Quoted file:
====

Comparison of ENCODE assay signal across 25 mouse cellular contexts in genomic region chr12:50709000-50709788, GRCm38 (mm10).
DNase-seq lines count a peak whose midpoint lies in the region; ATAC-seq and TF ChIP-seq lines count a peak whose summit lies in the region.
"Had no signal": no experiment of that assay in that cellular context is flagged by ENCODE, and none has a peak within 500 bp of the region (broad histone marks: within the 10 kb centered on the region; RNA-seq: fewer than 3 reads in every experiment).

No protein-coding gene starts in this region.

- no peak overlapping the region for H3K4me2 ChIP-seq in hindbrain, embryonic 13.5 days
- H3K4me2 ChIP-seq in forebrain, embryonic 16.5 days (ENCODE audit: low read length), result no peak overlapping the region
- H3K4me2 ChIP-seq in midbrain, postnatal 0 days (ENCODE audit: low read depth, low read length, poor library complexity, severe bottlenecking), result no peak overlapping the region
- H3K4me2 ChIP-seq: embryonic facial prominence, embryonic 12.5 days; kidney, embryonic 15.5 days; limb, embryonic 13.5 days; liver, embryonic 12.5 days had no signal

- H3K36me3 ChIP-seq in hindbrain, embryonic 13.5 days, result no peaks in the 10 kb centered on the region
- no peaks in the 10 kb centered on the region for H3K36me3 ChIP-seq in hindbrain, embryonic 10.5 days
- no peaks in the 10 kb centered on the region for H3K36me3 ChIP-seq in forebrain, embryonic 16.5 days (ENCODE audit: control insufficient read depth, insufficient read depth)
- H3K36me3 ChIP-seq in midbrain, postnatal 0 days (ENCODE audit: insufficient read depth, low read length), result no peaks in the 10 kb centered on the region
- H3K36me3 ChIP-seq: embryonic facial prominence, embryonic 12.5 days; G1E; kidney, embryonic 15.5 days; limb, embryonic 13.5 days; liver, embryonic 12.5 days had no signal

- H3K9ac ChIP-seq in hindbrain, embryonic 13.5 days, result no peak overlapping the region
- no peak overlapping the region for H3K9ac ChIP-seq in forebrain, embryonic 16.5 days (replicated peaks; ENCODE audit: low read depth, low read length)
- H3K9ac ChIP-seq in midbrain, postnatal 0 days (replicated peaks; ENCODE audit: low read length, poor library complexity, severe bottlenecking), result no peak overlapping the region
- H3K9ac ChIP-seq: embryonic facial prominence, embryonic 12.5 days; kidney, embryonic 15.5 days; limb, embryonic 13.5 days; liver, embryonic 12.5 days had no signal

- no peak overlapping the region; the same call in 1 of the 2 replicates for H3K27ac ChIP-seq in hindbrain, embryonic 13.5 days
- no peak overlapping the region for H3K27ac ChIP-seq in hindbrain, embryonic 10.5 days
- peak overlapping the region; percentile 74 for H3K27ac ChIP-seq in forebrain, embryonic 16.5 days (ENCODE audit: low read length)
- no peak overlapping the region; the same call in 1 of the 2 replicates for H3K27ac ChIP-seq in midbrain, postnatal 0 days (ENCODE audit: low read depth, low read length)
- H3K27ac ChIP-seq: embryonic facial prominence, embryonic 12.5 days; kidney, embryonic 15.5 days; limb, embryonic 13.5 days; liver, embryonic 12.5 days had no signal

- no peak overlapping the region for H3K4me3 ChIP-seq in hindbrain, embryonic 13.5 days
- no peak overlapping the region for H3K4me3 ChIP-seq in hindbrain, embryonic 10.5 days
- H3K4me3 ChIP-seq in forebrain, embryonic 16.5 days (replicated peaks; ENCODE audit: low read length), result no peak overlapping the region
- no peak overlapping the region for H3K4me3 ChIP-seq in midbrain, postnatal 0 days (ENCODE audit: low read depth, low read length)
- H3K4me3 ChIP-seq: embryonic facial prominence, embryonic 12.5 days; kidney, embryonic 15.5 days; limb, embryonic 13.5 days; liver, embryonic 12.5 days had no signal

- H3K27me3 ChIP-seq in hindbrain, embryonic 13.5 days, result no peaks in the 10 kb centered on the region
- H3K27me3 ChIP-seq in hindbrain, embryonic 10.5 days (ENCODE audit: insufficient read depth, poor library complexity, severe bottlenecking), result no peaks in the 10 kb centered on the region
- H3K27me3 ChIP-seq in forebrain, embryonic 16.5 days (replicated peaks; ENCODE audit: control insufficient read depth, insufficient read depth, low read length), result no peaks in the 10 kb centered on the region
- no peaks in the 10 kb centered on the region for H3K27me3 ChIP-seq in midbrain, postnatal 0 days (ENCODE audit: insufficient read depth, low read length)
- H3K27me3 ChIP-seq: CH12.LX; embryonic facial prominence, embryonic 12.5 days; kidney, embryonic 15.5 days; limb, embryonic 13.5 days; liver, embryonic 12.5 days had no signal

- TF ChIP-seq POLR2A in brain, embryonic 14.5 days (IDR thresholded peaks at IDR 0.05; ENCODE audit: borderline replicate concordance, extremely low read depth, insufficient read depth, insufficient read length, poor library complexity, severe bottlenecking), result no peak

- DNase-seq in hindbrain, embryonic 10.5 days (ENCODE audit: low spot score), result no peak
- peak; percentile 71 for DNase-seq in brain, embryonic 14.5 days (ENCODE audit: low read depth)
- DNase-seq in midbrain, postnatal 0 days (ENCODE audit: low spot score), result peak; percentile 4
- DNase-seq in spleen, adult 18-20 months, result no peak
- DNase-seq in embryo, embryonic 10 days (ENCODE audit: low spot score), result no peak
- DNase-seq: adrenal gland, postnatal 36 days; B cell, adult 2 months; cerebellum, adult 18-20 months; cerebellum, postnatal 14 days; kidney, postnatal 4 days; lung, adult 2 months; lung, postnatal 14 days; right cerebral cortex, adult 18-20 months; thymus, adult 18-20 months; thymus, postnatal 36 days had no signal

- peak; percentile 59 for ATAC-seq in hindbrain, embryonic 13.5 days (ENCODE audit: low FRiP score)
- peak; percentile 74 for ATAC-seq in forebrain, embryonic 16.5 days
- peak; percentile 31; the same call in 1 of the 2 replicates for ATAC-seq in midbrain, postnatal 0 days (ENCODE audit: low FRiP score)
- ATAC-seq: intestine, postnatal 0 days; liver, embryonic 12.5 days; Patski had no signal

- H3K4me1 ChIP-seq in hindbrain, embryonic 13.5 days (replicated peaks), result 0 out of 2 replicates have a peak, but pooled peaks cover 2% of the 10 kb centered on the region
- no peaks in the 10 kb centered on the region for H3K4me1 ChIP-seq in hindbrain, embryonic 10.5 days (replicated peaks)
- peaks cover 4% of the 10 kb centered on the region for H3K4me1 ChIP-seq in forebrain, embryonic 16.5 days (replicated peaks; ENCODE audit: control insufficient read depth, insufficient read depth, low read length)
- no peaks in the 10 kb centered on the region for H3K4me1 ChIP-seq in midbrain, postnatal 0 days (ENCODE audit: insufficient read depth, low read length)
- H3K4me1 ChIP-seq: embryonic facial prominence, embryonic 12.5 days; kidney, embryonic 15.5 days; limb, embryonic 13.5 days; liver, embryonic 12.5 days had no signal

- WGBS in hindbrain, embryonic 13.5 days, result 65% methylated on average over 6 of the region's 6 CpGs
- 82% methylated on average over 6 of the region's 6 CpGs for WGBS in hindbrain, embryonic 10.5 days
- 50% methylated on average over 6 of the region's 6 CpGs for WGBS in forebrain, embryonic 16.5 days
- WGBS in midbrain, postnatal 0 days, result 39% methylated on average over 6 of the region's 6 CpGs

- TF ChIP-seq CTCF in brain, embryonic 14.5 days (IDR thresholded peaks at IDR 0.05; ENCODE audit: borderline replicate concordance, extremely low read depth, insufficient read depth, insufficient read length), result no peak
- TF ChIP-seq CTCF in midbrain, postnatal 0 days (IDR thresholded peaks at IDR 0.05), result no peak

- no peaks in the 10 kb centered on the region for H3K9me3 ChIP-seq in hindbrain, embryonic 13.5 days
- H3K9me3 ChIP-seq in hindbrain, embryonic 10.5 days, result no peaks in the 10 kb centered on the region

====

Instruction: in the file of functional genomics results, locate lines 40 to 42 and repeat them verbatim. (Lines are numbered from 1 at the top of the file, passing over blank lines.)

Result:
- peak; percentile 59 for ATAC-seq in hindbrain, embryonic 13.5 days (ENCODE audit: low FRiP score)
- peak; percentile 74 for ATAC-seq in forebrain, embryonic 16.5 days
- peak; percentile 31; the same call in 1 of the 2 replicates for ATAC-seq in midbrain, postnatal 0 days (ENCODE audit: low FRiP score)